A Catholic priest, who went missing two weeks ago along with 60 blind people in Tubmanburg, western Liberia, has been set free, Catholic Archbishop Michael Francis confirmed to IRIN on Thursday from the Liberian capital, Monrovia.
The priest, Garry Jenkins, was released by Liberians United for Reconciliation and Democracy (LURD) rebels. He was handed over on Wednesday to the Apostolic Nuncio, the Vatican's embassy, in Conakry, the capital of neighbouring Guinea, Francis said.
"He is at the embassy but we have no more details on when he could possibly be moved to Monrovia or what exactly had happened to him," he said, adding that Jenkin's release was a relief to the Catholic fraternity.
According to Francis, Jenkins was freed after a team of Liberian Christian and Muslim leaders travelled to Guinea and negotiated his release with the rebels. The fate of the 60 blind people remained unknown, Francis said.
Jenkins was last seen in his parish of St. Dominique, two weeks ago. The circumstances under which he and the 60 others left the parish have remained unclear. On Monday, a rebel spokesman denied reports that they had kidnapped them. He told IRIN that they had just "saved" the lives of the priest and two other Liberians whom they had taken with them to their headquarters in Voinjama, northern Liberia, because there had been fierce fighting around the parish.
Bishop Francis also told IRIN on Monday that it was possible the priest and the others were caught in a cross-fire.
LURD has been fighting to topple President Charles Taylor since 1998. It was recently accused by human rights groups and government troops of perpetrating rights abuses in the country. However, in a news release on Thursday, LURD accused the government of looting, massacres and extra judicial killings, saying these were "trademarks" of President Charles Taylor's regime.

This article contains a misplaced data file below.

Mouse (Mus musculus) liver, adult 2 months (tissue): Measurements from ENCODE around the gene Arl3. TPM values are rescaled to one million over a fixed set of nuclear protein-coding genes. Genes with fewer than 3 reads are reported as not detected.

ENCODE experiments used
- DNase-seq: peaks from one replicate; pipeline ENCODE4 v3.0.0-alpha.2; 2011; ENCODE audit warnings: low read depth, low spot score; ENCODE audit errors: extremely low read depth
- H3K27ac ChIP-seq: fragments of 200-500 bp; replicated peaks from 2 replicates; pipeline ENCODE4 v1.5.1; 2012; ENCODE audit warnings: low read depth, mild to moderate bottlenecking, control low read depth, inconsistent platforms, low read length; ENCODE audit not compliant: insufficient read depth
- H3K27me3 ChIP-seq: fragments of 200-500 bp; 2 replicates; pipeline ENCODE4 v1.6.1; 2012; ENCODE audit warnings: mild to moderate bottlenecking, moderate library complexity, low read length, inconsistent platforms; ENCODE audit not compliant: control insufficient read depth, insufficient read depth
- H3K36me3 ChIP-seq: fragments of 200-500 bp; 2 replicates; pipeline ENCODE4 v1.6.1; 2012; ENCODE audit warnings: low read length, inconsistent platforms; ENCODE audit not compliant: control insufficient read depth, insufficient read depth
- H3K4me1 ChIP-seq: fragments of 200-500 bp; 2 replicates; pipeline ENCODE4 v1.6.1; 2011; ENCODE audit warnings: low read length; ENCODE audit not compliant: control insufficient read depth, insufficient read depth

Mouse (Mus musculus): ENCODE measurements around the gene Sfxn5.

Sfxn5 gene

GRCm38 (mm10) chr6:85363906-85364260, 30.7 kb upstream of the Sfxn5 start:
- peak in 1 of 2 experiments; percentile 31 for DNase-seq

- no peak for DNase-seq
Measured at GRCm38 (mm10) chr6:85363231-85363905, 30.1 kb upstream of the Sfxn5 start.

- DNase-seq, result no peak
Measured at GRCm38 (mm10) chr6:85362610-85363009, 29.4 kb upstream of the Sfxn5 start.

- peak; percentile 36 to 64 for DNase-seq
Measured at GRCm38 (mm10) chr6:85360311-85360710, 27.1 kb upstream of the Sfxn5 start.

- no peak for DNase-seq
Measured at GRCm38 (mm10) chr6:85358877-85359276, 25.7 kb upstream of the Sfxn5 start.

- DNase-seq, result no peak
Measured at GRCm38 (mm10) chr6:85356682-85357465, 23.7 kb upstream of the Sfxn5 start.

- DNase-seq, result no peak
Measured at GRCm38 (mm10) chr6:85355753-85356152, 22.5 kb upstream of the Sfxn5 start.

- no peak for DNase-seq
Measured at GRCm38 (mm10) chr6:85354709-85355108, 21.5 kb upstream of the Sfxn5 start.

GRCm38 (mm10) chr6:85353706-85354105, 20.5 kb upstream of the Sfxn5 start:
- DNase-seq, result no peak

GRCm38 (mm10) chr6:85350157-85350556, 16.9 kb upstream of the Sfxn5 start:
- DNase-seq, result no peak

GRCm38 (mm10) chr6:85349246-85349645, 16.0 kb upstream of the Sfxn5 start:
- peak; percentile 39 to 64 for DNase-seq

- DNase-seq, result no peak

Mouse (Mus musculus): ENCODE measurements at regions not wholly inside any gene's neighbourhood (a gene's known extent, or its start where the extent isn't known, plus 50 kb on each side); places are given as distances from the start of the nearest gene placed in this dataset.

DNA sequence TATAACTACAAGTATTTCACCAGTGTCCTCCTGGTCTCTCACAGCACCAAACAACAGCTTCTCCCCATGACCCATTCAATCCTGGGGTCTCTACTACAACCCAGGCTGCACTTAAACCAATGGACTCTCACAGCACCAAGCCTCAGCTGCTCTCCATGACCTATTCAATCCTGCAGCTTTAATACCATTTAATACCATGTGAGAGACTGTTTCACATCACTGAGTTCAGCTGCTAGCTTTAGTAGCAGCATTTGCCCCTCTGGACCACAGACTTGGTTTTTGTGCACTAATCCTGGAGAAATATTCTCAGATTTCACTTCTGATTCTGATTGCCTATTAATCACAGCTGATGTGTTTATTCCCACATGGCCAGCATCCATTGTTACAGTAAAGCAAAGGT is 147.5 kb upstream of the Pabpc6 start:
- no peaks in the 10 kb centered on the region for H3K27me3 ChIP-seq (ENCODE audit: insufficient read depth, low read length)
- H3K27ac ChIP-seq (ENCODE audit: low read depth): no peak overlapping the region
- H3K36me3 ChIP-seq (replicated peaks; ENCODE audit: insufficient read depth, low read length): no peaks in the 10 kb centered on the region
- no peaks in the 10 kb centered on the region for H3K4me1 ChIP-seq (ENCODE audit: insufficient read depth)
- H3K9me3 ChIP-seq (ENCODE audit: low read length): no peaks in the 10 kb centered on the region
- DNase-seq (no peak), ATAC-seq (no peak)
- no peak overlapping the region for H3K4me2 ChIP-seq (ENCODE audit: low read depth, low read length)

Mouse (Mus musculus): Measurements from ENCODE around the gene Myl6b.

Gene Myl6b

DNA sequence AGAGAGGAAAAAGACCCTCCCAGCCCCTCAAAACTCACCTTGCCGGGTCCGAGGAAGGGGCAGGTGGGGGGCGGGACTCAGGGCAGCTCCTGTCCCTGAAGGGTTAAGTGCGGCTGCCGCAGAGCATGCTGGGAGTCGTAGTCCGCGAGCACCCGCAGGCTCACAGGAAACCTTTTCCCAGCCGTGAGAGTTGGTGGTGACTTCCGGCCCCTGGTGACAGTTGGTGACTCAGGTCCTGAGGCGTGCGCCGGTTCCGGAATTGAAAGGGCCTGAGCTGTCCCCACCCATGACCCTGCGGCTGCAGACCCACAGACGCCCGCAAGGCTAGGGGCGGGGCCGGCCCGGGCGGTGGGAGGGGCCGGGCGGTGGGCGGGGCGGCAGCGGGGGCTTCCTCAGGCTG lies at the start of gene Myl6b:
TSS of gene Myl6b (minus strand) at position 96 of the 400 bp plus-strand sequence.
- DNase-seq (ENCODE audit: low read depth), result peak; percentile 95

In the statement, LURD said it had "elected to reduce and/or halt" military activities in the country with "immediate effect". It, however, warned that it would "vehemently defend" areas under its full control and retaliate should they come under attack from the government.
LURD said it was in control of Lofa County in the northwest, Gbarpolu County, which is immediately south of Lofa, the western county of Bomi, and key areas in central Liberia.
Suehn, some 70 km north of Monrovia, B.F Goodrich Rubber plantation and surroundings, close to Bong Mines in the northern county of Bong, are also under "full control of our forces", it said.
"We are prepared to dialogue with any individual or group of Liberians, except Charles Taylor who is the sole problem for the region," LURD said.